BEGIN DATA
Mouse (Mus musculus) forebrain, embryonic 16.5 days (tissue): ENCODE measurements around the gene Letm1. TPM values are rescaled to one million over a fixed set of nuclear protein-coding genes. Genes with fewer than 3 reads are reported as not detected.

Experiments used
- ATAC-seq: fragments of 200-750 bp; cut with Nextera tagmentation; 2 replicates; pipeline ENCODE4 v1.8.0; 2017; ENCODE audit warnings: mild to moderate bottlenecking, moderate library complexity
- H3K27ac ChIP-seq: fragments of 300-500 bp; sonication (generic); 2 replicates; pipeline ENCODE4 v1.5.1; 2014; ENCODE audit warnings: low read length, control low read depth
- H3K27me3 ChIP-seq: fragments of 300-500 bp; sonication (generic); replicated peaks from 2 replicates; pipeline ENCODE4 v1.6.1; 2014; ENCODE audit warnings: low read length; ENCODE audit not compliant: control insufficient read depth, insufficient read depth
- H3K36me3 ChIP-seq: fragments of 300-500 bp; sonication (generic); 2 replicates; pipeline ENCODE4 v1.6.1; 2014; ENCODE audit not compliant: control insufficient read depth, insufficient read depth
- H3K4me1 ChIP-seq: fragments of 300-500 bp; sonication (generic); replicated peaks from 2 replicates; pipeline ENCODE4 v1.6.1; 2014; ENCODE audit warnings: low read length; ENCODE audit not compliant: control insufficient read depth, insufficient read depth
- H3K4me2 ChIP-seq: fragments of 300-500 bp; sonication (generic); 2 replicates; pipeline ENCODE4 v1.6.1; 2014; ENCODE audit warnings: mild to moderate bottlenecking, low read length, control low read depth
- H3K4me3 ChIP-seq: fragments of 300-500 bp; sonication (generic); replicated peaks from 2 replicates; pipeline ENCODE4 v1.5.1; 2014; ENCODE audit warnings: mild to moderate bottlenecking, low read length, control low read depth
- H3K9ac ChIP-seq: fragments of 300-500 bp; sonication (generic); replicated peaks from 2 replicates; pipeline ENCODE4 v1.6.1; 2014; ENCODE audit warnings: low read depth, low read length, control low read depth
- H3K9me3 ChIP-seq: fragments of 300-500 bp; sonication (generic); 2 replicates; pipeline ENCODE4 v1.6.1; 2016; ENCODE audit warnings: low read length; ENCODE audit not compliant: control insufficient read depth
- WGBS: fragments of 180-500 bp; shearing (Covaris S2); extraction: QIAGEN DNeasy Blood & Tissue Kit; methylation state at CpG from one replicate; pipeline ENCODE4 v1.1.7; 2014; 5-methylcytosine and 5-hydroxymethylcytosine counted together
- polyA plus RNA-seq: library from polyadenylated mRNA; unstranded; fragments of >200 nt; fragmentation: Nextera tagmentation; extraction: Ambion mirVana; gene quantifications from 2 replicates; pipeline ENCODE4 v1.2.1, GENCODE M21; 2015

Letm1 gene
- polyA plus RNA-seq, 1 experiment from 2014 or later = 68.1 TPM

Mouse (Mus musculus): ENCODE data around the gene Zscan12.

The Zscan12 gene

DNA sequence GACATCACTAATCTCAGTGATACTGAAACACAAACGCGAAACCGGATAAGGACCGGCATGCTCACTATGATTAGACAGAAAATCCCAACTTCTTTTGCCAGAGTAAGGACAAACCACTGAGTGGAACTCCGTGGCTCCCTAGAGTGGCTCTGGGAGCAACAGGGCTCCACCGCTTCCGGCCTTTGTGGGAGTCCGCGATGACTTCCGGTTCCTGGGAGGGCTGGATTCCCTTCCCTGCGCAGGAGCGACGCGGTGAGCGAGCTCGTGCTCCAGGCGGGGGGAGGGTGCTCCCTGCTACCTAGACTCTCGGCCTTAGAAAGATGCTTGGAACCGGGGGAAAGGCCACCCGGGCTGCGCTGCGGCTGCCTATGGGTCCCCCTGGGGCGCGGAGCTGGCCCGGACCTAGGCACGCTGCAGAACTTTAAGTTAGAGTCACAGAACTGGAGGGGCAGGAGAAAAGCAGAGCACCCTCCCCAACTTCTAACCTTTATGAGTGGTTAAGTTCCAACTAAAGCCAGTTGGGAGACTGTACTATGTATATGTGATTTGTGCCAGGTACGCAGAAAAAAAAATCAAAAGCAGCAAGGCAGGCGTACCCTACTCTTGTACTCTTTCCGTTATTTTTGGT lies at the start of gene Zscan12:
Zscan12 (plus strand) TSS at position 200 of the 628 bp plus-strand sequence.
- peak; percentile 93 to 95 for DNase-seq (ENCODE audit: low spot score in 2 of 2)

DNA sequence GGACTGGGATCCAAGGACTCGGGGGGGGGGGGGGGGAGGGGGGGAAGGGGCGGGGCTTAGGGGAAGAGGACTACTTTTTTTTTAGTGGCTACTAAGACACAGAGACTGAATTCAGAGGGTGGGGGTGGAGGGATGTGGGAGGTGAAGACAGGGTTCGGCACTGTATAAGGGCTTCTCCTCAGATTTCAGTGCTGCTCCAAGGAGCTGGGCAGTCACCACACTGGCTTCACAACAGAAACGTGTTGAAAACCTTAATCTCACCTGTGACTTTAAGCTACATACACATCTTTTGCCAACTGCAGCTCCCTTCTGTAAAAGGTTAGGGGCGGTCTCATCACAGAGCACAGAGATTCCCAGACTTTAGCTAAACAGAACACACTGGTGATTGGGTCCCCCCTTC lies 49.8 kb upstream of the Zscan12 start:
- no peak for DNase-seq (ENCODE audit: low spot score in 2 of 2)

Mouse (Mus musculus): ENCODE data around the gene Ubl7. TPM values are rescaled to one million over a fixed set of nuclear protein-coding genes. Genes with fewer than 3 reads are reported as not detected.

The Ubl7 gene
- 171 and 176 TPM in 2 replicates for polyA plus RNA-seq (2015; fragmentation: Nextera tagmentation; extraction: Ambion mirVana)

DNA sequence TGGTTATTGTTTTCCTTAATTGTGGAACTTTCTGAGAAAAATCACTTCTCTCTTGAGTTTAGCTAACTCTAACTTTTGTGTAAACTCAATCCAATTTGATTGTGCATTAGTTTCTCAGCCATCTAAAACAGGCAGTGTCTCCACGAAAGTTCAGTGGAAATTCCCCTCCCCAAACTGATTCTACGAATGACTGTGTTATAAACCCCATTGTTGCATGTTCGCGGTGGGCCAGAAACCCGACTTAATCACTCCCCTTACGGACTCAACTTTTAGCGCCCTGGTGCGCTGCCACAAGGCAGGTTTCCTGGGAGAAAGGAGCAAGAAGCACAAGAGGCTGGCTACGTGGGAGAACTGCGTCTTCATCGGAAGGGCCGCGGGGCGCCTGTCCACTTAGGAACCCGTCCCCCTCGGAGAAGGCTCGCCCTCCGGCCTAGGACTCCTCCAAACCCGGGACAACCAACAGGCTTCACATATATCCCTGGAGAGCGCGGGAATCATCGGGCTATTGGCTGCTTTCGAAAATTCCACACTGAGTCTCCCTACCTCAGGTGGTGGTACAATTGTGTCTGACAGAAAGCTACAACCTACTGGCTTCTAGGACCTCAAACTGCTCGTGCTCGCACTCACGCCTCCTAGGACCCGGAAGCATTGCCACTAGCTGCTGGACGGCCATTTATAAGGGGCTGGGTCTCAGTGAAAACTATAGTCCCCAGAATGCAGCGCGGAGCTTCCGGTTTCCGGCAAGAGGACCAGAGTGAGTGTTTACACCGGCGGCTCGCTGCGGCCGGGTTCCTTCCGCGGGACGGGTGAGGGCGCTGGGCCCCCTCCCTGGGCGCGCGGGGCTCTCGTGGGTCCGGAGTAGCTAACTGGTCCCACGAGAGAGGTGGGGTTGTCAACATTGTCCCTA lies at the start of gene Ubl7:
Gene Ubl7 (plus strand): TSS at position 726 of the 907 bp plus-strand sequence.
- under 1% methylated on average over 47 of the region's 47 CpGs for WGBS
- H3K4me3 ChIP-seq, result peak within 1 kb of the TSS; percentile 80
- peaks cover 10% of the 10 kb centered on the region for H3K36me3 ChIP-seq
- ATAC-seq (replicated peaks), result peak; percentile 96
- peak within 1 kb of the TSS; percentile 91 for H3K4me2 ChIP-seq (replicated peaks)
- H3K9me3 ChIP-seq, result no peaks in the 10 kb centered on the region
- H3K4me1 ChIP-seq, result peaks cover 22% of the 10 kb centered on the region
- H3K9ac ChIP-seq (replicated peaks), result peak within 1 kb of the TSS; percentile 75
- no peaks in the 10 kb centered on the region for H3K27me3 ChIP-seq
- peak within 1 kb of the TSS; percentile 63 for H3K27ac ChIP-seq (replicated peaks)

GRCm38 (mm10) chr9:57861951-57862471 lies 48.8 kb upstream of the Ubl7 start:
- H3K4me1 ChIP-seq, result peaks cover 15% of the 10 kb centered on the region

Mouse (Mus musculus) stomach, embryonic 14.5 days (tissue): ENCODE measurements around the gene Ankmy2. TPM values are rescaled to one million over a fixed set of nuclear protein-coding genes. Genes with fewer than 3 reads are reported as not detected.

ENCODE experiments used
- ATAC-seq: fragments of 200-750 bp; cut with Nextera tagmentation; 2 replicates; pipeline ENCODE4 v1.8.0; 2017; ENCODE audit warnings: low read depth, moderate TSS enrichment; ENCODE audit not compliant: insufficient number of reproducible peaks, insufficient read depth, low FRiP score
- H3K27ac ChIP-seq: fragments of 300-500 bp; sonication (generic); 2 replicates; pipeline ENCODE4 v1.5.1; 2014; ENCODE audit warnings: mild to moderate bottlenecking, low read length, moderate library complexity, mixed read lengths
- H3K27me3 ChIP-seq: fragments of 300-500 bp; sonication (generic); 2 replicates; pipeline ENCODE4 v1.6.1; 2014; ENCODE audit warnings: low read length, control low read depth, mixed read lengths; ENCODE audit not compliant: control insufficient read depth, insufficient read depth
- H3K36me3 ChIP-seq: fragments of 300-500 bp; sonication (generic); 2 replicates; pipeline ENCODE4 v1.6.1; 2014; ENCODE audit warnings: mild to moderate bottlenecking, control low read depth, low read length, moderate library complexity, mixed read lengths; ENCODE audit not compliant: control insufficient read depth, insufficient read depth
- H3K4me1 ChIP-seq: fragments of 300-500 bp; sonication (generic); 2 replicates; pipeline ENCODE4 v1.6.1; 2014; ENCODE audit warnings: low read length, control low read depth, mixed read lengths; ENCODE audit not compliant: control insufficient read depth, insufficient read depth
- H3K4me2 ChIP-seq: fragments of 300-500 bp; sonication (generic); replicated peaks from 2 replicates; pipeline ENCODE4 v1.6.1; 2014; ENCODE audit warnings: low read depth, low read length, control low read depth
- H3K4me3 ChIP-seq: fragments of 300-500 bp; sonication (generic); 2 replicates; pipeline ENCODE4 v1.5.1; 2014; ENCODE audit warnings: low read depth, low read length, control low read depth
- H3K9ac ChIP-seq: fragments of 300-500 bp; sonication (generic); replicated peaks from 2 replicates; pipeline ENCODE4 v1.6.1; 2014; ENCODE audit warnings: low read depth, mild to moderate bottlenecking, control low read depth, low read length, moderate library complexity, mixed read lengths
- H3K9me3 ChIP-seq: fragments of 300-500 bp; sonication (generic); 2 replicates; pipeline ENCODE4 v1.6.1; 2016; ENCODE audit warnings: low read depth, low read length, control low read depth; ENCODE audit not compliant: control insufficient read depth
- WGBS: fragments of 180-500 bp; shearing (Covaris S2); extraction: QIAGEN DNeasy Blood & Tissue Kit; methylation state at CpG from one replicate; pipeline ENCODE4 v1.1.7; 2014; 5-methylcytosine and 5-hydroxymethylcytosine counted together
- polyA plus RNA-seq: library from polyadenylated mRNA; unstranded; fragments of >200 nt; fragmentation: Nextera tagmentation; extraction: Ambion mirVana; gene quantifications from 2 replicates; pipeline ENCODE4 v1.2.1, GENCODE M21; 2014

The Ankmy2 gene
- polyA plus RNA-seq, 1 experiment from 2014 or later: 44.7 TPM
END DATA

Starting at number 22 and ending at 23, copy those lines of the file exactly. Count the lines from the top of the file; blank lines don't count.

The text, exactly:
- no peak for DNase-seq (ENCODE audit: low spot score in 2 of 2)

Mouse (Mus musculus): ENCODE data around the gene Ubl7. TPM values are rescaled to one million over a fixed set of nuclear protein-coding genes. Genes with fewer than 3 reads are reported as not detected.